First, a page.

MEP will vote against Canada trade agreement
Press release from EFA MEP Jill Evans (Wales)
Plaid MEP Jill Evans will vote against the EU – Canada trade agreement, known as CETA, in the European Parliament this week.
MEPs will vote on the controversial trade deal on Wednesday. The Comprehensive Economic and Trade Agreement is a free trade agreement that has been negotiated over the past seven years, largely in secret.
MEP Jill Evans
It requires the consent of the European Parliament before it can come into force, and will then need to be ratified by the parliaments of EU member states. It will affect Wales, even though the UK is leaving the EU.
Canadian Prime Minister Justin Trudeau will also address MEPs this week.
Explaining her party's opposition, Jill Evans MEP said:
"I will be voting against this bad deal that will put Welsh workers, consumers, and indeed our democracy at risk.
"CETA will undermine workers' rights and environmental standards. I am particularly concerned that it will weaken our restrictions on GMOs, given that Canada is the world's third largest producer of genetically modified organisms.
"I am also deeply concerned about the so-called “ratchet” and “standstill” clauses in CETA which for the first time establish that privatisations are irreversible while the public sector is still open for privatisation.
"This would establish corporate courts where private companies will be able to sue governments if they introduce laws detrimental to their profits.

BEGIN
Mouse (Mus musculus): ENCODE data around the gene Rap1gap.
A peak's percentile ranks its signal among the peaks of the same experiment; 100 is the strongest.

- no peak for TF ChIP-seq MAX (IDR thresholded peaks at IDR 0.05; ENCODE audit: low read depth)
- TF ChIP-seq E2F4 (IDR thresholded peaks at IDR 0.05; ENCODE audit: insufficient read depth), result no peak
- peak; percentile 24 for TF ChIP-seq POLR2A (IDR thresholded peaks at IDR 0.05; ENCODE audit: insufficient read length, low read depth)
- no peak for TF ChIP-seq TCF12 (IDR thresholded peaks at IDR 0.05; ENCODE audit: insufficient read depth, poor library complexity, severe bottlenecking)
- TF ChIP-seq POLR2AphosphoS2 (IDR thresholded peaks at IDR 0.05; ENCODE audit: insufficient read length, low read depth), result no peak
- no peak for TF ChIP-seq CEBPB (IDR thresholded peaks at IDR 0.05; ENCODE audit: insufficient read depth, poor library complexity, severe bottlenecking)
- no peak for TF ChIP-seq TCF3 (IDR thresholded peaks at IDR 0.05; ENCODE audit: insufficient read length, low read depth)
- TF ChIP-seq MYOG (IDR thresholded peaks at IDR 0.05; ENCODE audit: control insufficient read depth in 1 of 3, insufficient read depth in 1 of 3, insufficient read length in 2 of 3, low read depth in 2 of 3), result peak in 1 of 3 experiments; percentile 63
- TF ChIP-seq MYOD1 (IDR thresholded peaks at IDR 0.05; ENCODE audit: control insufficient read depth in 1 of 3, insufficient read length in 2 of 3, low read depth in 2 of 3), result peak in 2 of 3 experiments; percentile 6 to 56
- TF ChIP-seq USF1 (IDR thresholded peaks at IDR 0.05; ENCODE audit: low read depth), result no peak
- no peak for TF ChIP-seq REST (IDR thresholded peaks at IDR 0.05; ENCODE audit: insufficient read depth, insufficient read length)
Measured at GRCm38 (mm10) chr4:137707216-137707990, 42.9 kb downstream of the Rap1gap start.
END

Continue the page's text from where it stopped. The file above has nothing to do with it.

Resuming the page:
"CETA will affect Wales hugely, despite the UK leaving the EU. If CETA is ratified before the UK exits the EU, a new trade agreement between the UK and Canada would need to be renegotiated, but we would still be bound by the investor protection provision aspect of this CETA for 20 years.
"This would mean foreign investors would still have the right to sue both the Welsh Government and the UK Government if they feel their businesses have been impacted by new laws or regulations.
"On top of this, David Davis, the Secretary of State for Leaving the EU has called CETA a good "starting point" for negotiating a trade deal between the UK and the EU, of course, hoping for even greater deregulation.
"I've had a huge amount of lobbying from constituents across the country who are overwhelmingly opposed to CETA.
"It's a bad deal that puts the interests of big business before people, and should be rejected."